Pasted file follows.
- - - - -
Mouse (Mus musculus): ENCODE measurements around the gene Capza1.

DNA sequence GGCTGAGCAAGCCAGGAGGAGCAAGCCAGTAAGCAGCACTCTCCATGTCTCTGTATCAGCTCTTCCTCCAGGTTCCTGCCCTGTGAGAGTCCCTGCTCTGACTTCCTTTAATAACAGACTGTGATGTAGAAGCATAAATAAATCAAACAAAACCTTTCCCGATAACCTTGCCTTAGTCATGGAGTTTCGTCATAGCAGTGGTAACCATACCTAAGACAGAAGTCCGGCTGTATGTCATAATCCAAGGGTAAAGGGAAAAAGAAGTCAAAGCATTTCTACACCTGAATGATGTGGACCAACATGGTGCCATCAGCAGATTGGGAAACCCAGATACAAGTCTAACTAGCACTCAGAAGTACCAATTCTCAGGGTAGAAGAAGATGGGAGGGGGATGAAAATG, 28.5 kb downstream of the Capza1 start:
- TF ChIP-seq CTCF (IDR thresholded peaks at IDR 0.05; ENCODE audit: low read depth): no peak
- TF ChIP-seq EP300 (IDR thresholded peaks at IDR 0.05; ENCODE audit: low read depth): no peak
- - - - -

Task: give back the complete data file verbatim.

Mouse (Mus musculus): ENCODE measurements around the gene Capza1.

DNA sequence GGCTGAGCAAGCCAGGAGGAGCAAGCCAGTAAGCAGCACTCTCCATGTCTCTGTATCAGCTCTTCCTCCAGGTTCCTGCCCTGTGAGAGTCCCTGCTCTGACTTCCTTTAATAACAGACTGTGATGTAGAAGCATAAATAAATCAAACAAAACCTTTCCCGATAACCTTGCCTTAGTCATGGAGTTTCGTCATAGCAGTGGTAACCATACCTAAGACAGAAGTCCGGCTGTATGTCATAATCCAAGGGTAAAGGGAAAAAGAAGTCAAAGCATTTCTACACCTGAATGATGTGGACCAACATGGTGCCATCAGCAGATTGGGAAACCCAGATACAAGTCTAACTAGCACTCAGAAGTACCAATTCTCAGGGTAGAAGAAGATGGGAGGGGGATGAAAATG, 28.5 kb downstream of the Capza1 start:
- TF ChIP-seq CTCF (IDR thresholded peaks at IDR 0.05; ENCODE audit: low read depth): no peak
- TF ChIP-seq EP300 (IDR thresholded peaks at IDR 0.05; ENCODE audit: low read depth): no peak